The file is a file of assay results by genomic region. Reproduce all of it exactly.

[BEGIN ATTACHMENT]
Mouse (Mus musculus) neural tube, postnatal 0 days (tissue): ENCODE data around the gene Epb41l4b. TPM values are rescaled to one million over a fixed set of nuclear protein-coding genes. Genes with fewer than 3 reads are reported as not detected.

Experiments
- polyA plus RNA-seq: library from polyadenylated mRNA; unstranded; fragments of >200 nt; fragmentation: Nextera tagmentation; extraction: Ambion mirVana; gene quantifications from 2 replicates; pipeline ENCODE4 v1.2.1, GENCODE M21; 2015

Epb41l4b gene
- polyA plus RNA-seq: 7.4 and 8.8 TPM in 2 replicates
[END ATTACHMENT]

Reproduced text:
Mouse (Mus musculus) neural tube, postnatal 0 days (tissue): ENCODE data around the gene Epb41l4b. TPM values are rescaled to one million over a fixed set of nuclear protein-coding genes. Genes with fewer than 3 reads are reported as not detected.

Experiments
- polyA plus RNA-seq: library from polyadenylated mRNA; unstranded; fragments of >200 nt; fragmentation: Nextera tagmentation; extraction: Ambion mirVana; gene quantifications from 2 replicates; pipeline ENCODE4 v1.2.1, GENCODE M21; 2015

Epb41l4b gene
- polyA plus RNA-seq: 7.4 and 8.8 TPM in 2 replicates